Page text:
As we begin a new academic year, I want to convey some very important information that will shape our work together in the days and months ahead to address individual, historic, and institutional racism in our community and at College of Marin (COM).
On June 15, I was very pleased to announce that COM, along with over 60 other California community colleges, had joined the California Community College Equity Leadership Alliance facilitated by the University of Southern California Race and Equity Center. You may recall, the multi-year initiative will involve monthly convenings focused on professional learning, development of actionable steps, access to resources, and campus climate surveys.
While this alliance will take our equity and anti-racism work to a new level, it will build on the impressive work already underway at the College. Fulfilling COM’s mission of providing equitable opportunities and fostering success for all members of our diverse community and accomplishing the equity goals outlined in our educational master plan starts with each of us.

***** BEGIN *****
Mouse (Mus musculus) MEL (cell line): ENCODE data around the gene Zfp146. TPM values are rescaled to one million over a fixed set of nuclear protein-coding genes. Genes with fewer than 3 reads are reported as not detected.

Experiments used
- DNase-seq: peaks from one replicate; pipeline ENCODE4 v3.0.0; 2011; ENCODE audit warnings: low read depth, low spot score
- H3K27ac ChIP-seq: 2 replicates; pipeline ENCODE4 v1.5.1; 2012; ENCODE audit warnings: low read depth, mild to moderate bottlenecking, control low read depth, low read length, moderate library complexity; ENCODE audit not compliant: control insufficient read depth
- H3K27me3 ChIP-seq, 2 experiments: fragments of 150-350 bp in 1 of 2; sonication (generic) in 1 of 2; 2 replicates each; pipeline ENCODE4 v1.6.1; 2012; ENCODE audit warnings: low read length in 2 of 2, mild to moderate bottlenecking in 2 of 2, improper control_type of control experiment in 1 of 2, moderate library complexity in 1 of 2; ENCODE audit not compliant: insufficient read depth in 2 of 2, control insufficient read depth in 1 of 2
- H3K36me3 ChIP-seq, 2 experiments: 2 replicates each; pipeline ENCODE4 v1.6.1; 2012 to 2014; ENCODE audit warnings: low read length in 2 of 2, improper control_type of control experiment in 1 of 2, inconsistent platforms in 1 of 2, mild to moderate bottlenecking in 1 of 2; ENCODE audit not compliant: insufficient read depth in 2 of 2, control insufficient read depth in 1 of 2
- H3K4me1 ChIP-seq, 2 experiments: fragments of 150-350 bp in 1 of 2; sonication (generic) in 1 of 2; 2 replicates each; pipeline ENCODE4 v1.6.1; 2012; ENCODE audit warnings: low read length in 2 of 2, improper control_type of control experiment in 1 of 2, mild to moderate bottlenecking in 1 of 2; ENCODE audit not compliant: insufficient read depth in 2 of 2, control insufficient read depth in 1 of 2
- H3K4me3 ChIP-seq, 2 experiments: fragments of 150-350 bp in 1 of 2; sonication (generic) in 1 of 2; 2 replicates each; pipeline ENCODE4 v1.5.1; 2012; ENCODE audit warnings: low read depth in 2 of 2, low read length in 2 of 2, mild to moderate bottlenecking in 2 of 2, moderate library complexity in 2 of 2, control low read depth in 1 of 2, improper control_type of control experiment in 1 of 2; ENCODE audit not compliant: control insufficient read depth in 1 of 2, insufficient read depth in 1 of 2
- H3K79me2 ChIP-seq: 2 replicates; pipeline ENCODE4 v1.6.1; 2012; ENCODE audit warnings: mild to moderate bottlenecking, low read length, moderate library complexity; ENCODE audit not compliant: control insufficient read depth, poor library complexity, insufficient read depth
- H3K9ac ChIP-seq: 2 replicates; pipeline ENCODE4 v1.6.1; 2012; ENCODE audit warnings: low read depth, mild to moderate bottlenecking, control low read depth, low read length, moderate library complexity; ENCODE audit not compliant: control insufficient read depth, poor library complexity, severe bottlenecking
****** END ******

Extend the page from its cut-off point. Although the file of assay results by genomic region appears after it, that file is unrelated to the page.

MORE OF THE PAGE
On June 3, Chancellor Eloy Oakley issued a call to action to California community colleges, asking “our system to actively strategize and take action against structural racism.” In alignment with the chancellor’s call to implement anti-racist practices and with the goal of improving COM’s accountability and outcomes for anti-racism and equity, the Inclusion, Diversity, Equity, Action (IDEA) and Equal Employment Opportunity (EEO) Committees recommended that the College institute the following actions:
- Continually acknowledge structural racism with the COM Board of Trustees, superintendent/president’s cabinet, employees, and students. Higher education is a system rooted in racism and white supremacy. It is important to practice transparency by naming this and acknowledging COM’s areas of growth and how we are transforming this system.